# mpz_millerrabin

Niels Möller nisse at lysator.liu.se
Wed Jan 23 09:01:52 CET 2008

Paul Leyland <paul at leyland.vispa.com> writes:

> If one knows nothing about an integer N, other than it is not divisible
> by any small primes (and all primes are small if it's required that N is
> to be tested against all smaller ones) then it is overwhelmingly likely
> that a single test to a randomly chosen base in the range 3 to N-3 will
> correctly indicate that N is prime.  (Avoiding 0, \pm 1 and \pm 2 mod N
> is a good idea...)

If one should avoid using 2 as a base for the test, does that imply
that one should also avoid 4, 8, and other (small?) powers of two?

Do you know if there are any results when you select the bases
deterministically (say, 3, 5, and 7)? The number N naturally still has
to be selected by some random process, for probalities to make any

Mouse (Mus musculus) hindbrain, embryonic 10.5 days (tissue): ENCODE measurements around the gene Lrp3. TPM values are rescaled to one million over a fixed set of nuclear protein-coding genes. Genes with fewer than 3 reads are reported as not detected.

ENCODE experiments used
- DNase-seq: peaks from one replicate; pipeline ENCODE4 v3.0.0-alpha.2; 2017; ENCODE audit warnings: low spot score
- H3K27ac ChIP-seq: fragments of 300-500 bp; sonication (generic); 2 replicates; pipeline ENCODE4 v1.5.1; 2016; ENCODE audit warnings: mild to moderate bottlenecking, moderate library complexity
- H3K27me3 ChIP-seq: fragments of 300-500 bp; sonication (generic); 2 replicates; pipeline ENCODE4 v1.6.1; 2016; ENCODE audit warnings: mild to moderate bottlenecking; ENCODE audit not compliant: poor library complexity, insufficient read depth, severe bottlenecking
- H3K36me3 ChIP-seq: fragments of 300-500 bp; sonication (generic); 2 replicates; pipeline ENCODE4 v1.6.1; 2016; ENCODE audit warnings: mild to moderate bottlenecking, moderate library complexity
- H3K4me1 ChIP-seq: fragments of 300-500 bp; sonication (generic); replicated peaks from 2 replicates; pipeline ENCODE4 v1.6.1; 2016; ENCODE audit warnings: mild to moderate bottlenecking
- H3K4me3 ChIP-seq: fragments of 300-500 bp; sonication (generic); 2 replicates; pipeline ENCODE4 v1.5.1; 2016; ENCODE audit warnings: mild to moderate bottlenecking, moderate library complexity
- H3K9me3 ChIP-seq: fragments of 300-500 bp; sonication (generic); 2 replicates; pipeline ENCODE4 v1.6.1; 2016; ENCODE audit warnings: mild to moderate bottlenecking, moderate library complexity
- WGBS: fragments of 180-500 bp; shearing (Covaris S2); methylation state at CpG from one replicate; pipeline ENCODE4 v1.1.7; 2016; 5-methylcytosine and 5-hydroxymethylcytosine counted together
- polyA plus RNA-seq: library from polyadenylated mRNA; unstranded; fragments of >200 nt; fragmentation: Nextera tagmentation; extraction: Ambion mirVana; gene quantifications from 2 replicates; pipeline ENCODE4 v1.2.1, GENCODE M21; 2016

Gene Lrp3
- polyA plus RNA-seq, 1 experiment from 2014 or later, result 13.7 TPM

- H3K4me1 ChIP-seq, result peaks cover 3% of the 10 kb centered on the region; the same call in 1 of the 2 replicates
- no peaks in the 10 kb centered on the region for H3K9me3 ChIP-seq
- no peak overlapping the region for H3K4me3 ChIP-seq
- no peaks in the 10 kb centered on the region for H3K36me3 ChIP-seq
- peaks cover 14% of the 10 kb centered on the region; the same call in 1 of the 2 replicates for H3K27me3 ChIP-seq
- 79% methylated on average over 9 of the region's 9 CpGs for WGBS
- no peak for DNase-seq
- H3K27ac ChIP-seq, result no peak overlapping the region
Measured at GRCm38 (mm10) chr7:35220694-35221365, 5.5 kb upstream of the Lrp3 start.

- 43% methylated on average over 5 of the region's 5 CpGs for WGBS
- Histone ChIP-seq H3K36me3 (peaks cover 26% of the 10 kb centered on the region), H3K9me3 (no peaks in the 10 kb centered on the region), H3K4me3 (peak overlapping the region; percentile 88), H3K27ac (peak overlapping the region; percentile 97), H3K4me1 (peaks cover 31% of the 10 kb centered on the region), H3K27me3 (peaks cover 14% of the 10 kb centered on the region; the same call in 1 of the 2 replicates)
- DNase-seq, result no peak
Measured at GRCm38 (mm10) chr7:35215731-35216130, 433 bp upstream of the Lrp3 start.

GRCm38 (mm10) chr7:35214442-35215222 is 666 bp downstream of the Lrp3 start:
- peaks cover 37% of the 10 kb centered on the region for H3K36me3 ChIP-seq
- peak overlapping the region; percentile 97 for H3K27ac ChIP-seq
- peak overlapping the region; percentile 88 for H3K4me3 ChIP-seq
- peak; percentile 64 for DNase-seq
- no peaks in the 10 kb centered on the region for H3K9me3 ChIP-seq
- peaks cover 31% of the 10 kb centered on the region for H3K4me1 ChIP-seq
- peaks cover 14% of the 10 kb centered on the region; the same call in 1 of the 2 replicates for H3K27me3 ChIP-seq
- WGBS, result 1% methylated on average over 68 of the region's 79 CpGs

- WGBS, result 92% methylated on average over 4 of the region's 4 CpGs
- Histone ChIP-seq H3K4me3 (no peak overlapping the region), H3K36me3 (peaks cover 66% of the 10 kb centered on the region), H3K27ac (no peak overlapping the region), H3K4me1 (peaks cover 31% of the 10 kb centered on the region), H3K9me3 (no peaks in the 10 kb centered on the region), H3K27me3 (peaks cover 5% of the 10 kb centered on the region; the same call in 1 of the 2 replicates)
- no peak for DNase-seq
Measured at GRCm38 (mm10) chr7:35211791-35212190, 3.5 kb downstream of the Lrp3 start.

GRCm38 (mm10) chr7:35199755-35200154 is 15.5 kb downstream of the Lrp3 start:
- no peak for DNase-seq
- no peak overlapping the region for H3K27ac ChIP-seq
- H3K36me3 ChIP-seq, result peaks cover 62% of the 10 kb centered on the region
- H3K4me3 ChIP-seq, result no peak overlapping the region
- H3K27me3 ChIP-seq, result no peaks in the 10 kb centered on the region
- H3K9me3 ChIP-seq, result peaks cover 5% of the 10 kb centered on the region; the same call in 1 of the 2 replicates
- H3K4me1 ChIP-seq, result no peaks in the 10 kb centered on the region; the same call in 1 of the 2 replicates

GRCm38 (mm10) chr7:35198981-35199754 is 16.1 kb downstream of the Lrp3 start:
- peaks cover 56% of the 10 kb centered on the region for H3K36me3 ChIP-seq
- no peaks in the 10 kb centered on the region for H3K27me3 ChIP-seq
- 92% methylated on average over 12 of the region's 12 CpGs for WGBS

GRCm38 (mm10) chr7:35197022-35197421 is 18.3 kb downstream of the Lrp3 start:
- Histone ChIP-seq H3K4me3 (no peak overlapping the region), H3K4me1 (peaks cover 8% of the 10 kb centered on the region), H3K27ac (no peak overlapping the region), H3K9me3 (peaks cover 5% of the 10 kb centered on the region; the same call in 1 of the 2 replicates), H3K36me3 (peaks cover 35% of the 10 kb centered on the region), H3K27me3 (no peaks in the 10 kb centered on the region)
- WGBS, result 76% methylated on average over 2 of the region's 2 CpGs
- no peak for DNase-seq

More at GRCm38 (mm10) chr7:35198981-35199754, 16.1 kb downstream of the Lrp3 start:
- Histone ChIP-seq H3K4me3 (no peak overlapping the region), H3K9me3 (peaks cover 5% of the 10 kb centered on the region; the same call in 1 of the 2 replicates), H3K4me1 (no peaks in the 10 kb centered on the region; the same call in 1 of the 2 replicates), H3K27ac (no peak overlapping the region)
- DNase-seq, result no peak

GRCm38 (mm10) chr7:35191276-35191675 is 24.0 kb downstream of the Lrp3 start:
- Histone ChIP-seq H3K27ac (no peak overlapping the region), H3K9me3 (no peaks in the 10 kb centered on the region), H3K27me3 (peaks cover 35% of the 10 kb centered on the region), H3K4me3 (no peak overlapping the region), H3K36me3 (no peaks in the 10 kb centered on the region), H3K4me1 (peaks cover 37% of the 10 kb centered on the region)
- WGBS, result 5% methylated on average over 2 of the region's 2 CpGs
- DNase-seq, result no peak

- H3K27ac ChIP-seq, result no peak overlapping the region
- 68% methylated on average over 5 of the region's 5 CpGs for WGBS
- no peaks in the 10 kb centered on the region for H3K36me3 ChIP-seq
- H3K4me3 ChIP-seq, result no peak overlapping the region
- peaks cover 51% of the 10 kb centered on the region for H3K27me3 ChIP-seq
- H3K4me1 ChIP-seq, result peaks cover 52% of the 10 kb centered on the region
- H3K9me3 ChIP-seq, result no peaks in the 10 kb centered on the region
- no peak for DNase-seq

sense in this setting.

> I don't have the reference to hand which documents these probabilities.
> I can dig it up and post it if anyone would prefer me to perform the

Are these the same reference you are refering to? From the wikipedia
entry:

On average the probability that a composite number is declared
probable prime is significantly smaller than 4  k. Damgård, Landrock
and Pomerance compute some explicit bounds. Such bounds can for
example be used to generate primes, but should not be used to verify
primes with unknown origin. Especially in cryptographic application an
adversary might try to send you a pseudoprime in a place where a prime
number is required. Then only the bound 4^-k can be relied upon at
this time.On average the probability that a composite number is
declared probable prime is significantly smaller than 4^-k. Damgård,
Landrock and Pomerance compute some explicit bounds. Such bounds can
for example be used to generate primes, but should not be used to
verify primes with unknown origin. Especially in cryptographic
application an adversary might try to send you a pseudoprime in a
place where a prime number is required. Then only the bound 4^-k can
be relied upon at this time.

[...]

I. Damgård, P. Landrock and C. Pomerance (1993), Average case error
estimates for the strong probable prime test, Math. Comp. 61(203)
p.177194.

I haven't thought this through, but the adversarial argument seems
fairly important to me.

Regards,
/Niels